To whom it may concern,
I am writing to you on behalf of my aunt, Irene Bedard. Irene is an Alaskan Native actress, and is best known as the voice of Pocahontas in the Disney movie of the same name. She also had a starring role in the television miniseries “Into the West”. My aunt is very proud of her Alaskan Native heritage and used to take great joy in sharing that heritage with the world. However, my aunt’s light has been dimmed. I will explain why.
Irene moved to Alaska in an attempt to flee a horrific domestic violence situation. For 17 years, she suffered abuse, both sexually and physically, at the hands of the one person she should have been able to trust implicitly, her husband. The years of abuse left not only her body, but also her spirit and mind, battered. The abuse had been so pervasive, her health began to decline, rapidly. Her doctor began tests to detect cancer, unaware of the abuse. As heinous as the physical and mental tolls were, they were not the only price my aunt had to pay.
Her abusive husband kept her under financial control, taking her earnings, and forbidding her to work in her career field, unless he specifically approved the project. This had a detrimental effect on an otherwise promising career. As I stated earlier, my aunt starred in two important productions highlighting the plight of Native Americans. She intended to use her celebrity to bring light to the rich and beautiful heritage of all Native Americans, and Alaskan Natives, in particular. However, her husband’s control and abuse made this impossible. She could not work with bruises on her skin, and his constant presence at her work sites made not only Irene, but also others in the cast and crew uneasy. This cost my aunt jobs. No one wanted to have her husband on the set, and he would not allow her to work without him being there. While the loss of income was financially devastating for my aunt, the loss of her platform to share her heritage with the world was even more so.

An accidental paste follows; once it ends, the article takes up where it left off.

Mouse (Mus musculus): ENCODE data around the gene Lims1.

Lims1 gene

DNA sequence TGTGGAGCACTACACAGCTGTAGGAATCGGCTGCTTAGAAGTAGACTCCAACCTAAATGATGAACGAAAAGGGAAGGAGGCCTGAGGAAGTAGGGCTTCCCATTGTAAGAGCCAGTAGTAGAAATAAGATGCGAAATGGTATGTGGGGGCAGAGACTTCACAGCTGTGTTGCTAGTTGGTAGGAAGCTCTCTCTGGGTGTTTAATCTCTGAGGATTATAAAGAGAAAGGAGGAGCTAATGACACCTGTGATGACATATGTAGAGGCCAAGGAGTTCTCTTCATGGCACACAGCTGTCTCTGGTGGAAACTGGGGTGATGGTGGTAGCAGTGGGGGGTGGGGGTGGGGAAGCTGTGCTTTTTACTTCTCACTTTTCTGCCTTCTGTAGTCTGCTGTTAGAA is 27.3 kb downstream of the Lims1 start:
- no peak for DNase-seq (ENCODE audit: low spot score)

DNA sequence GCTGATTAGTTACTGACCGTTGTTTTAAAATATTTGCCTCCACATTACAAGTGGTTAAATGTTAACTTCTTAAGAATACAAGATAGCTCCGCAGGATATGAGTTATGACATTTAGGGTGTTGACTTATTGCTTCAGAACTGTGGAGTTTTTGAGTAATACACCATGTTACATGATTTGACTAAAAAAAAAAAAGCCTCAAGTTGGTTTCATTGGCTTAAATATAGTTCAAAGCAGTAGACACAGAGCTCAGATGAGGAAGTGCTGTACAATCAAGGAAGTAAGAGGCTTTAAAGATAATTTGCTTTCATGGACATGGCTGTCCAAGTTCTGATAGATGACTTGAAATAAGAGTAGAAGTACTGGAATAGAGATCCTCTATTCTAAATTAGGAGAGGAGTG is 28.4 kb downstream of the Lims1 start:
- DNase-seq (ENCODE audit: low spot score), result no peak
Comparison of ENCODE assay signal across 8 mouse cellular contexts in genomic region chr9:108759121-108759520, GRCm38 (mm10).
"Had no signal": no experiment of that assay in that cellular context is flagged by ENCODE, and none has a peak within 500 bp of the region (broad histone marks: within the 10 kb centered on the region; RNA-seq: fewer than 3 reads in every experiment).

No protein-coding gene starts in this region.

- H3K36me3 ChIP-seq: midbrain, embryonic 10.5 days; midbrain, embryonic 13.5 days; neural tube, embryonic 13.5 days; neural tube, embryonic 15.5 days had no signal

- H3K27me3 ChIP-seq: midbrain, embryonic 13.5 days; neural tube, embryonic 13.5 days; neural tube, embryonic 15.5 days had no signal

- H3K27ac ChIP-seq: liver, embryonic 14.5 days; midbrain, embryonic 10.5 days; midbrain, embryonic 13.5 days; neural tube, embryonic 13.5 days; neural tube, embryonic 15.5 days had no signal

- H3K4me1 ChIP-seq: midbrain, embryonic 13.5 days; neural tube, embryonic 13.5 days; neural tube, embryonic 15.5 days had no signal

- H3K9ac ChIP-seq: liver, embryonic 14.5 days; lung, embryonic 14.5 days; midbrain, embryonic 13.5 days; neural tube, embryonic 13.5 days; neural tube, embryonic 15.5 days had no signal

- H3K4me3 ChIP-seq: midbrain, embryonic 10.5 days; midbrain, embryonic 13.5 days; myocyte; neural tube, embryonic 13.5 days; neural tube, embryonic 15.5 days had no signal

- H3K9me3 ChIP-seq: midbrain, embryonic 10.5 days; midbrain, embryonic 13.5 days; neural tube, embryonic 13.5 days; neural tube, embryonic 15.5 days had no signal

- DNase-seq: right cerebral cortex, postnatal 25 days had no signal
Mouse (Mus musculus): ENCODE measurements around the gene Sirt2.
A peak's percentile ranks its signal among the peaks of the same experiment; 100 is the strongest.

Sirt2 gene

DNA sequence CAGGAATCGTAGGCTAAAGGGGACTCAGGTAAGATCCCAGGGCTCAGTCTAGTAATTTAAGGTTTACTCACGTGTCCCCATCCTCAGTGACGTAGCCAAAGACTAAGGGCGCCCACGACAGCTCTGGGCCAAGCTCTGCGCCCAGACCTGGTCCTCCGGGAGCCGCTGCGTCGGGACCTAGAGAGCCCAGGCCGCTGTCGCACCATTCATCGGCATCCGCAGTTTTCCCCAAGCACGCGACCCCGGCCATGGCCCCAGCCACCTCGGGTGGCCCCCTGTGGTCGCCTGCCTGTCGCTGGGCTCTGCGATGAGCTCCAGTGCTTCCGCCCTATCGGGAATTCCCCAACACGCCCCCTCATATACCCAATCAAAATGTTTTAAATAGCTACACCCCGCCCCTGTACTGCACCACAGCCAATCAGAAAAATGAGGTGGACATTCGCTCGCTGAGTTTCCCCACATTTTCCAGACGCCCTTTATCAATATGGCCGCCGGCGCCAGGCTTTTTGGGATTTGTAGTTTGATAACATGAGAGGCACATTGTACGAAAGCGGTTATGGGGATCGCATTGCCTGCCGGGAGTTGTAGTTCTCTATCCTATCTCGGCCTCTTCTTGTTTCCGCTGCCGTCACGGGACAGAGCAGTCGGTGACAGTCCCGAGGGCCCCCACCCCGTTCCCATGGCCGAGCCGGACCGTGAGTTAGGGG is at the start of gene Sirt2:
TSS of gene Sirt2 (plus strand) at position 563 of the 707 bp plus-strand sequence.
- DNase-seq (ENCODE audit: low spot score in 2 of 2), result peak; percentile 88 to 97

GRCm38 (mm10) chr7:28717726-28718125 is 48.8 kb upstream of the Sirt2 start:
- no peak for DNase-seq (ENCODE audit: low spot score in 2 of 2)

As in most domestic violence cases, not only did my aunt’s husband hurt her physically, and caused her to lose her career, he alienated from her from family, friends, and fans, her support system. He had to have total control over her and their child. It was because of her son, Quinn, that she did not leave. She felt she had to endure all of the abuse for his sake. If she left her abuser, he would follow her, and, she feared, use, and possibly harm their son to force her to come back to him. She felt ashamed, embarrassed, humiliated, and powerless. It was only through an intervention by her family that she began to regain her spirit to defend herself, and make a better life for her son. She felt broken. But, with the love, encouragement, and support of her family, she felt there was hope for her and her son. With the help of her family, she moved to Alaska, where she could get treatment for her health, and counseling for herself and her son.